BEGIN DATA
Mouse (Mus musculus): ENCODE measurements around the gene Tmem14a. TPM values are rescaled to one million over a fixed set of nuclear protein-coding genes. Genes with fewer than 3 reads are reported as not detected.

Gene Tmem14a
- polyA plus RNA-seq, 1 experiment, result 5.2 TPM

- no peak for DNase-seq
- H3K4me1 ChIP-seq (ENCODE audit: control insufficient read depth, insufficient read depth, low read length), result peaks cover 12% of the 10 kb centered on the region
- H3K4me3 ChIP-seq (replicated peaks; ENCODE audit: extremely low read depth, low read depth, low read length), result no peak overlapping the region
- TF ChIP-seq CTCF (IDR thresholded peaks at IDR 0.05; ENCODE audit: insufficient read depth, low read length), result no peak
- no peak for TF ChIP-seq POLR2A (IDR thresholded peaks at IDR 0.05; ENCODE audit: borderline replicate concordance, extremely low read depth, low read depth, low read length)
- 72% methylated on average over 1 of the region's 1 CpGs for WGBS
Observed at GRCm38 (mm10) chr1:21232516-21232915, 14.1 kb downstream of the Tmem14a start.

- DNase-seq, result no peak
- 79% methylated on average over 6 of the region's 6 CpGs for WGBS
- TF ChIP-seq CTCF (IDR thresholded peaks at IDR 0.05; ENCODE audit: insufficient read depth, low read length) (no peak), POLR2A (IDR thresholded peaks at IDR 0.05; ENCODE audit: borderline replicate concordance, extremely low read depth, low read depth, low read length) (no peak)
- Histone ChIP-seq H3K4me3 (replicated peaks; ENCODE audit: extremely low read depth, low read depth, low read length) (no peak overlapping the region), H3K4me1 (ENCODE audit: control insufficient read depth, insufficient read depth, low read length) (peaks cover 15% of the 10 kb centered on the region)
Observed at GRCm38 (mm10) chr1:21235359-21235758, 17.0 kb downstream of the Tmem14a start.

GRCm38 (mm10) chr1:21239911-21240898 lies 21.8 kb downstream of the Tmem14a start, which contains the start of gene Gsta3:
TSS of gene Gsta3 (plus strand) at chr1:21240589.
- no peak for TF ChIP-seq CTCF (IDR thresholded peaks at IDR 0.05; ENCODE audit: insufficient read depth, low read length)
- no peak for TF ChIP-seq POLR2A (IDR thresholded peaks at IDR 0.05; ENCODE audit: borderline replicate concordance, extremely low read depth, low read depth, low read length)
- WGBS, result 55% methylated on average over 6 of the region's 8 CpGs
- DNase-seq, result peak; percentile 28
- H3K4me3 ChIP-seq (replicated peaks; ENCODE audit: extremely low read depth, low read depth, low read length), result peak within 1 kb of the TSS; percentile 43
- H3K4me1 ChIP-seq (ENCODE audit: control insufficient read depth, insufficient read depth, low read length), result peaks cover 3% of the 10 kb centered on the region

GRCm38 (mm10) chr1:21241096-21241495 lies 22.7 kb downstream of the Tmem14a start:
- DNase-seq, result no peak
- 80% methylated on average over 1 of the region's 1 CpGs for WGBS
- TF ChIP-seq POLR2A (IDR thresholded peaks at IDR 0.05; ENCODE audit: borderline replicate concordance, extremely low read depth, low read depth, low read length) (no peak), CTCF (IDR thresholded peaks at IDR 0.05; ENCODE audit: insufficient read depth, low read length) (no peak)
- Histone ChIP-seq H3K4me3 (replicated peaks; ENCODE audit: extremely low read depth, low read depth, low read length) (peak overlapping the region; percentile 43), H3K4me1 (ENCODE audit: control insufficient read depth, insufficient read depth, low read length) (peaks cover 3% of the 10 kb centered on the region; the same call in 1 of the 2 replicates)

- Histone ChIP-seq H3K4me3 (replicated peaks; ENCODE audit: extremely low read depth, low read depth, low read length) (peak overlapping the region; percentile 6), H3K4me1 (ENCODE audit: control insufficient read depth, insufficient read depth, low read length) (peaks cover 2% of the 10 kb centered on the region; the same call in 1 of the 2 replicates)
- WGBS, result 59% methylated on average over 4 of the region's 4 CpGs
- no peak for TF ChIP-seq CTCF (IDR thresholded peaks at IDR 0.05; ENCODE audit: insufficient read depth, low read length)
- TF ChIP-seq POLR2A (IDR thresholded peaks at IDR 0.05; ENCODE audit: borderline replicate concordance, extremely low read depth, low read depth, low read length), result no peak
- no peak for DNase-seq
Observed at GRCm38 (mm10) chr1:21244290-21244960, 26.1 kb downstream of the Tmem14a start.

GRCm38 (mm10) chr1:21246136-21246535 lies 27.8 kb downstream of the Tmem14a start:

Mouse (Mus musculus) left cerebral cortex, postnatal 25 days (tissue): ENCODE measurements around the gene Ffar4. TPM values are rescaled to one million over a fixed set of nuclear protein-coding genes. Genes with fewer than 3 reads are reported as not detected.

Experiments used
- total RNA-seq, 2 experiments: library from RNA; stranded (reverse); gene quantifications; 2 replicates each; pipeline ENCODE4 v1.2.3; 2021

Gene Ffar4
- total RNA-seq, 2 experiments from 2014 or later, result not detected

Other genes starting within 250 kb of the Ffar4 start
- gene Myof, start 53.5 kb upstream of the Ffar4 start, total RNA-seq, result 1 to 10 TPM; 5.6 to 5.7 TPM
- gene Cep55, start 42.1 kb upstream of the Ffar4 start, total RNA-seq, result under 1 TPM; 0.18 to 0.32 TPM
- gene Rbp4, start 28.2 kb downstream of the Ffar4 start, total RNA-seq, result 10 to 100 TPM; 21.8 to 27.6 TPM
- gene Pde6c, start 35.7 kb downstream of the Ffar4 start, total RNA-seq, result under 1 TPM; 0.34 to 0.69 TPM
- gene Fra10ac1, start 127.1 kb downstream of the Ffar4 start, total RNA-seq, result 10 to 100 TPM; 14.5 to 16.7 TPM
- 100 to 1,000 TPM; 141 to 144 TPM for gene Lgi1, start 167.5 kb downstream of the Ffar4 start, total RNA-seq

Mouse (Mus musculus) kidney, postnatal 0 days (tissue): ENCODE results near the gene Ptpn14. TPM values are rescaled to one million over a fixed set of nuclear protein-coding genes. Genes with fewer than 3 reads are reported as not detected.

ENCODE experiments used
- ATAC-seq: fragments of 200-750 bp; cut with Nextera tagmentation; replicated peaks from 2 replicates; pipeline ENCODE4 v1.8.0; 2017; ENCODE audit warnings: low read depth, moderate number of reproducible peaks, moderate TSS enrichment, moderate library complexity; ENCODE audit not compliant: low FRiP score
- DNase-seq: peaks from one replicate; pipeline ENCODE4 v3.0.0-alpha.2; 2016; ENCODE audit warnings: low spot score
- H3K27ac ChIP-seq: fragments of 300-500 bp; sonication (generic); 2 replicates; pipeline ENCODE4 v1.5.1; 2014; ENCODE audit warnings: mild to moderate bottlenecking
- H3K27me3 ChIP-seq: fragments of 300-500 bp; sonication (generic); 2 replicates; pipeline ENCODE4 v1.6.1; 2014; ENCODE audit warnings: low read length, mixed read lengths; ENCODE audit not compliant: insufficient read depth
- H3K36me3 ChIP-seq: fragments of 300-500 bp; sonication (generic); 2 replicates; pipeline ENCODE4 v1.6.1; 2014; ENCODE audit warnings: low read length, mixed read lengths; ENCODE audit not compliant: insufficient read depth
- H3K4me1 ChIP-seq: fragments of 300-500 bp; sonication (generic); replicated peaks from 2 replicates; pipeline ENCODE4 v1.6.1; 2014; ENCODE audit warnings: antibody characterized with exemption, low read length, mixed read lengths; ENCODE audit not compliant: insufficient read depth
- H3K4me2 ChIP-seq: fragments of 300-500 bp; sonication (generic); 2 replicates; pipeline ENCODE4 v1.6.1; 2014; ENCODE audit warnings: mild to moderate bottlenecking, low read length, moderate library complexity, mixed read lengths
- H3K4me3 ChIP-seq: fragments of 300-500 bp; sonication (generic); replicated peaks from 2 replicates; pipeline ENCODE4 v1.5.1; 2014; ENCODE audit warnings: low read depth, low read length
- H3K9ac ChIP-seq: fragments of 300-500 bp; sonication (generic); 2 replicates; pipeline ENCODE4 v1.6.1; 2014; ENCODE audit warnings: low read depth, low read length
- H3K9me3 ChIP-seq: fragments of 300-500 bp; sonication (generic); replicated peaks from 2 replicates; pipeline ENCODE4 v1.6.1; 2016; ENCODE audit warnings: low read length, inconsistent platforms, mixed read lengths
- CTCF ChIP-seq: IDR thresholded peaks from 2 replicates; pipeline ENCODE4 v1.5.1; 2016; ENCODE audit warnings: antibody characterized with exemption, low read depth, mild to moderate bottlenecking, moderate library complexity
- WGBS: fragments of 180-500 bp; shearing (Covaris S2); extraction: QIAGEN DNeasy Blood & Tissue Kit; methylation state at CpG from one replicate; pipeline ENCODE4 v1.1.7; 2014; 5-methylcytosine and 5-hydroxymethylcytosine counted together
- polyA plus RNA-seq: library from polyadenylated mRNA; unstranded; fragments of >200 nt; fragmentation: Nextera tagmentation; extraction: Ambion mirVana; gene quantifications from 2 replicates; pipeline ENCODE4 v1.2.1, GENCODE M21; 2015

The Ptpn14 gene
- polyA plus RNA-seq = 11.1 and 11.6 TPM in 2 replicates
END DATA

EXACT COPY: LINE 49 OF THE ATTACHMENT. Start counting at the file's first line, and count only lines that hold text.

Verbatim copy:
ENCODE experiments used